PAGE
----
con.Execute("Create Table persons.dbf (Name char(50), City char(50), Phone char(20), Zip decimal(5))");
    con.Execute("Insert into persons.dbf Values('John', 'London','123-45-67','14589')");
    con.Execute("Insert into persons.dbf Values('Andrew', 'Paris','333-44-55','38215')");
    con.Execute("Insert into persons.dbf Values('Romeo', 'Rom','222-33-44','54323')");

    Select query and return RecordSet object

    var rs = con.Execute("Select * from persons.dbf"); 
    var reccnt = rs.RecordCount;

    Inspect RecordSet fields

    var fields = rs.Fields;
    var fldcnt = fields.Count;

    Process records

    while (!rs.EOF) {
    	var name = fields("Name").value;
    	var town = fields("City").value;
    	var phone = fields("Phone").value;
    	var zip = fields("Zip").value;   
    	console.log("> Person: " + name + " from " + town + " phone: " + phone + " zip: " + zip);    

    Or using fields by index

    while (rs.EOF != false) {
    	var name = fields[0].value;
    	var town = fields[1].value;
    	var phone = fields[2].value;
    	var zip = fields[3].value;   
    	console.log("> Person: " + name + " from " + town + " phone: " + phone + " zip: " + zip);    

    Release COM objects (but other temporary objects may be keep references too)

    winax.release(con, rs, fields)

    Working with Excel ranges using two dimension arrays (from 1.18.0 version)

    • The second dimension is only deduced from the first array.
    • If data is missing at the time of SafeArrayPutElement, VT_EMPTY is used.
    • Best way to explicitly pass VT_EMPTY is to use null
    • If the SAFEARRAY dims are smaller than those of the range, the missing cells are emptied.
    • Exception to 4! Excel may process the SAFEARRAY as it does when processing a copy/paste operation
    var excel = new winax.Object("Excel.Application", { activate: true });
    var wbk = excel.Workbooks.Add(template_filename);
    var wsh = wbk.Worksheets.Item(1);
    wsh.Range("C3:E4").Value = [ ["C3", "D3", "E3" ], ["C4", "D4", "E4" ] ];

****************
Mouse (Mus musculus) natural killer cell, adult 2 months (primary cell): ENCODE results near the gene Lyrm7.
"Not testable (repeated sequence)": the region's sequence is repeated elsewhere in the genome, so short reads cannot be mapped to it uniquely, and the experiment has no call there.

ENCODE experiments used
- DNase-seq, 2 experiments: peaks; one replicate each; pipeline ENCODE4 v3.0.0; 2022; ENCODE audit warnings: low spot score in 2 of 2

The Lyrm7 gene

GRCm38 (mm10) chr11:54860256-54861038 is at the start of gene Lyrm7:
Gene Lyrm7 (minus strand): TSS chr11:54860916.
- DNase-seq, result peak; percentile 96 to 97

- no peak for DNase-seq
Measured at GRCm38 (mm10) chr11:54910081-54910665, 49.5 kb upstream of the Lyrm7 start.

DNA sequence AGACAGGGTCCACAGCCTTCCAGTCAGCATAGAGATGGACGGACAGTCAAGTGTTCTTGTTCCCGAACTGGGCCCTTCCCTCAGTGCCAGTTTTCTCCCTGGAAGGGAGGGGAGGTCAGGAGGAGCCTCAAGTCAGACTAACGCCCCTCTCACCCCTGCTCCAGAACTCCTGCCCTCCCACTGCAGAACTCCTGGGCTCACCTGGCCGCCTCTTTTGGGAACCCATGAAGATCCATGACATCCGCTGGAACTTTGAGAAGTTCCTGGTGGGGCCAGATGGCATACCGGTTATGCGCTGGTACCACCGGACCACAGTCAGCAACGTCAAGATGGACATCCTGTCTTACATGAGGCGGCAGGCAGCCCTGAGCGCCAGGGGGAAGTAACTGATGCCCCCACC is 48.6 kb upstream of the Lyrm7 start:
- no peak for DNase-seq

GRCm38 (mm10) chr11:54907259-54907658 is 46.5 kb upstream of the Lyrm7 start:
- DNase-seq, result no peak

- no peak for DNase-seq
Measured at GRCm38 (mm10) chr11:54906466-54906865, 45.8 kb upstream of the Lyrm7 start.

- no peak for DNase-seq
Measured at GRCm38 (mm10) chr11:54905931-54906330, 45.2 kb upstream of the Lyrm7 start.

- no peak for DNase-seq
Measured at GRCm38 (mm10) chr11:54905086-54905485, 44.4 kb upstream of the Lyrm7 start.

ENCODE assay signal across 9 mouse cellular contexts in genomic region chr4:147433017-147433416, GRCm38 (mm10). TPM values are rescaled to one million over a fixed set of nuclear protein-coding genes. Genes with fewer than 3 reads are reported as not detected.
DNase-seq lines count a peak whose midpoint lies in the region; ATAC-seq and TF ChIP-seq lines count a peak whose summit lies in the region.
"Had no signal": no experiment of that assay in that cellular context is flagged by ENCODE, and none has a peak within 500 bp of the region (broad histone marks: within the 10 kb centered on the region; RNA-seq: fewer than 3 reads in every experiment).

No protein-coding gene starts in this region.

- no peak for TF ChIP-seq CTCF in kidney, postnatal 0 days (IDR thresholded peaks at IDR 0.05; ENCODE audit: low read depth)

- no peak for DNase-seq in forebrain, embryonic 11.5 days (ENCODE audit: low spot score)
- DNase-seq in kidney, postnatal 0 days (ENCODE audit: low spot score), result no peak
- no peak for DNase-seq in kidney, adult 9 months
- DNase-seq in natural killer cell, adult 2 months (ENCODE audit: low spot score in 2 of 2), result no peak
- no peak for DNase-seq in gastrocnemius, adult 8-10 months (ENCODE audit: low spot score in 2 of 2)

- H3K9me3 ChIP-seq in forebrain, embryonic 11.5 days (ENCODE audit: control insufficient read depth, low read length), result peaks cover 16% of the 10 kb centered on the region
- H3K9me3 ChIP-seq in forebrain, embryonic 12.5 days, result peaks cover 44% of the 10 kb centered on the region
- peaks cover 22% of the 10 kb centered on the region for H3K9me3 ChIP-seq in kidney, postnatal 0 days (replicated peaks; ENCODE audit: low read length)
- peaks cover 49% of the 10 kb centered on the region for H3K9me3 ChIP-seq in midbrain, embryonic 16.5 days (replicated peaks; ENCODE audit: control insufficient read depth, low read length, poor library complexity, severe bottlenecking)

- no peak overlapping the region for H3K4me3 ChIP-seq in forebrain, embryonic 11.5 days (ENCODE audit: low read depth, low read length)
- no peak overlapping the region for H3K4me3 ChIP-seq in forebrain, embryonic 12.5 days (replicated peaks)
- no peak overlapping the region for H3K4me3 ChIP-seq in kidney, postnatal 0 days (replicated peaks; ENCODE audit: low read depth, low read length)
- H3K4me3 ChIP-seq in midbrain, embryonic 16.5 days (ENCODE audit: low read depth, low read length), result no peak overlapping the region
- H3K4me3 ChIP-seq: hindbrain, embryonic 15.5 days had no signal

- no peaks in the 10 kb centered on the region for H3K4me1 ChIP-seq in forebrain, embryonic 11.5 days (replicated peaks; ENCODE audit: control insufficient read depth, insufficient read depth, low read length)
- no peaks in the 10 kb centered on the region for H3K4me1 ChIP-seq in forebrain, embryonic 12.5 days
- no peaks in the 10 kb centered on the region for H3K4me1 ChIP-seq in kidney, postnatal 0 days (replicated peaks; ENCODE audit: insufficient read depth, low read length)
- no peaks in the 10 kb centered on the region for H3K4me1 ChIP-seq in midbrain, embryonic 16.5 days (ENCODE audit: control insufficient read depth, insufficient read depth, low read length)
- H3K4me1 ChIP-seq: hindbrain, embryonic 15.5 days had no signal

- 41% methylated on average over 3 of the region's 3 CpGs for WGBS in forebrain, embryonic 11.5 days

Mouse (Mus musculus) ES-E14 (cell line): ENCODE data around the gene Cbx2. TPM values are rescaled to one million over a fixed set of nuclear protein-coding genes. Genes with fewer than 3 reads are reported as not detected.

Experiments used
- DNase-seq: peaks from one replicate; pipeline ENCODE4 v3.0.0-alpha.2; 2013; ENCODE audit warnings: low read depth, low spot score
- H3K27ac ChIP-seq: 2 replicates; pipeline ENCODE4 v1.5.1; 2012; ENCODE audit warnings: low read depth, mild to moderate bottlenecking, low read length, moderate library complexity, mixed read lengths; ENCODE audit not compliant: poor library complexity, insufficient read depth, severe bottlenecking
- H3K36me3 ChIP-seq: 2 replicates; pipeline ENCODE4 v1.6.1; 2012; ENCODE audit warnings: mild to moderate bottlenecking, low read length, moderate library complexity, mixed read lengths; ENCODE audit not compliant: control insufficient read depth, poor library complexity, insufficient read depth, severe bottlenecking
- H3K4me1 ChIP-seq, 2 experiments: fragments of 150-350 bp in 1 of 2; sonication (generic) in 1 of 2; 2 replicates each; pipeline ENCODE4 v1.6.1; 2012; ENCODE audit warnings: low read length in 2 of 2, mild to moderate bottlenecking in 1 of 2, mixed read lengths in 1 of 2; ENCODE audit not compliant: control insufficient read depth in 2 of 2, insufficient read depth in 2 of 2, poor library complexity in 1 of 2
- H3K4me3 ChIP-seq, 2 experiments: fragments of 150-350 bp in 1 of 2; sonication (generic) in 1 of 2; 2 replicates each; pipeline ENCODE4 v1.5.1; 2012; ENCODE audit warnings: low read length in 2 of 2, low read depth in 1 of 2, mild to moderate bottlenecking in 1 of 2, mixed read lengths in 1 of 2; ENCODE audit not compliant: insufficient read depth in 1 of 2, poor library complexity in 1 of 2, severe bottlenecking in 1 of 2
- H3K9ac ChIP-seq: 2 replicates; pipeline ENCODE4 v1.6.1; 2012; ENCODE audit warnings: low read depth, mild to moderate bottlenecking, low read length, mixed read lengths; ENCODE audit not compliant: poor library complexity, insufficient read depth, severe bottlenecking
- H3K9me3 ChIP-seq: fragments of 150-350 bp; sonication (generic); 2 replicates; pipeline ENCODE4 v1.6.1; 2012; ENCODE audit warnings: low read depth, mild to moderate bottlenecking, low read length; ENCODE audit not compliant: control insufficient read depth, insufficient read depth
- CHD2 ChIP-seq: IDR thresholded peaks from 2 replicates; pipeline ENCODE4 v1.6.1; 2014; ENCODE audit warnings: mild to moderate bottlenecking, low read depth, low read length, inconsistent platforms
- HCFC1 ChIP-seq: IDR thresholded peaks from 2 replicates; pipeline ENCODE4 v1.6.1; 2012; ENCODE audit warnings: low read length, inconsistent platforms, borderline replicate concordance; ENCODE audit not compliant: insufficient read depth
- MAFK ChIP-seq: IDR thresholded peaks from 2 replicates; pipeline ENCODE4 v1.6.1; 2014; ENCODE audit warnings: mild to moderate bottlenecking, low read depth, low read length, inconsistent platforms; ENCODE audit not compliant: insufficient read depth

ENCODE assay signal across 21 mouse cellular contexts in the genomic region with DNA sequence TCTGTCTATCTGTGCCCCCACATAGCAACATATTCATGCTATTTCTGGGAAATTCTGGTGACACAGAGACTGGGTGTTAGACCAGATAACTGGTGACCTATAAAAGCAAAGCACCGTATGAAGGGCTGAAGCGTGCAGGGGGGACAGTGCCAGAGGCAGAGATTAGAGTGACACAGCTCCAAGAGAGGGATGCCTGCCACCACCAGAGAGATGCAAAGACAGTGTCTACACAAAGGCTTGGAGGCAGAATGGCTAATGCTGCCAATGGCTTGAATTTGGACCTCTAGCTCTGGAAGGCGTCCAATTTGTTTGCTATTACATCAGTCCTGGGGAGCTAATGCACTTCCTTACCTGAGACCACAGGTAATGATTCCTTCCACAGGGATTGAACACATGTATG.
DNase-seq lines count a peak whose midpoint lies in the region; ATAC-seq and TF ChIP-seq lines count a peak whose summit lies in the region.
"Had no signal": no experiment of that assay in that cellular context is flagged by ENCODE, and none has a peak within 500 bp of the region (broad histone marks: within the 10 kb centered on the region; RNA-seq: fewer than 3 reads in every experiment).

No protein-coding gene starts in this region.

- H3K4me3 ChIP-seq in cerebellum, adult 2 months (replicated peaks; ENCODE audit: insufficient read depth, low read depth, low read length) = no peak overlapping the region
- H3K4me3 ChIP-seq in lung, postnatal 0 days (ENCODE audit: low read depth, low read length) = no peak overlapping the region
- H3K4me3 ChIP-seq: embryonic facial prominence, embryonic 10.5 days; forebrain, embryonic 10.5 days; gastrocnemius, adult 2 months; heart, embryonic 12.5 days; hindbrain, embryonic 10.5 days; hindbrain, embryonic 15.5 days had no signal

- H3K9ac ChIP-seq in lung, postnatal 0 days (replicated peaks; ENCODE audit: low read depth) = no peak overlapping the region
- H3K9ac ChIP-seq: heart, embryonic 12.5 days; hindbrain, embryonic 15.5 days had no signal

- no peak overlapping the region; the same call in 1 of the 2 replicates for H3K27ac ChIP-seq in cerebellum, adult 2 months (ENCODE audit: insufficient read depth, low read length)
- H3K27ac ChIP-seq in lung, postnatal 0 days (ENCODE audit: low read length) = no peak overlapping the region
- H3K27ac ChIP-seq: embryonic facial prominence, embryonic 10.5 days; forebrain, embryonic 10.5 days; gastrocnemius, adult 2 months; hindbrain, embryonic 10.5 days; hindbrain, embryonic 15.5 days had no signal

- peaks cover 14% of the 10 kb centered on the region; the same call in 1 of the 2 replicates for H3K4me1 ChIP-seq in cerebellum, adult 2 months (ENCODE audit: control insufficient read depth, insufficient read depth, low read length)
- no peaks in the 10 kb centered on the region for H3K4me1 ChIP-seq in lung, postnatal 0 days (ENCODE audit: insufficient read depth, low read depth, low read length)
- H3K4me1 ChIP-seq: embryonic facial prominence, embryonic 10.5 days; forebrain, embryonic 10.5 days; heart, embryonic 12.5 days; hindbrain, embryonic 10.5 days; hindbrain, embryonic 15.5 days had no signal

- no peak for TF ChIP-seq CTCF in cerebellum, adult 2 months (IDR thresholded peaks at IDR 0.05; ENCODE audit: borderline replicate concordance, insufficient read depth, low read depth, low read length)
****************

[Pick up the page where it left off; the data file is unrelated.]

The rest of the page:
wsh.Range("C3:E4").Value = [ ["C3", "D3", "E3" ], "C4" ]; // will let D4 and E4 empty
    wsh.Range("C3:E4").Value = [ [null, "D3", "E3" ], "C4" ]; // will let C3, D4 and E4 empty
    wsh.Range("C3:F4").Value = [ [100], [200] ]; // will duplicate the two rows in colums C, D, E, and F
    wsh.Range("C3:F4").Value = [ [100, 200, 300, 400] ]; // will duplicate the for cols in rows 3 and 4
    wsh.Range("C3:F4").Value = [ [100, 200] ]; // Will correctly duplicate the first two cols, but col E and F with contains "#N/A"
    const data = wsh.Range("C3:E4").Value.valueOf();
    console.log("Cell E4 value is", data[1][2]);

    Tutorial and Examples

    Usage as a library

    The repo allows to re-use some of its code as a library for your own native node addon.

    To include it, install it as a normal node-dependency and then add it to the "dependencies" section of your binding.gyp file like this:

    "dependencies": [
      "<!(node -p \"require.resolve('winax/lib_binding.gyp')\"):lib_node_activex"

    In your code, you can then include it using:

    #include <node_activex.h>

    This makes functions like Variant2Value or Value2Variant that translate between COM VARIANT and node types available in your code. Note that providing this library functionality is not the core target of this repo however, so importing it eg. currently declares all methods in the global namespace and opens the namespaces v8 and node.

    Check the source code src/disp.h and src/utils.h for details.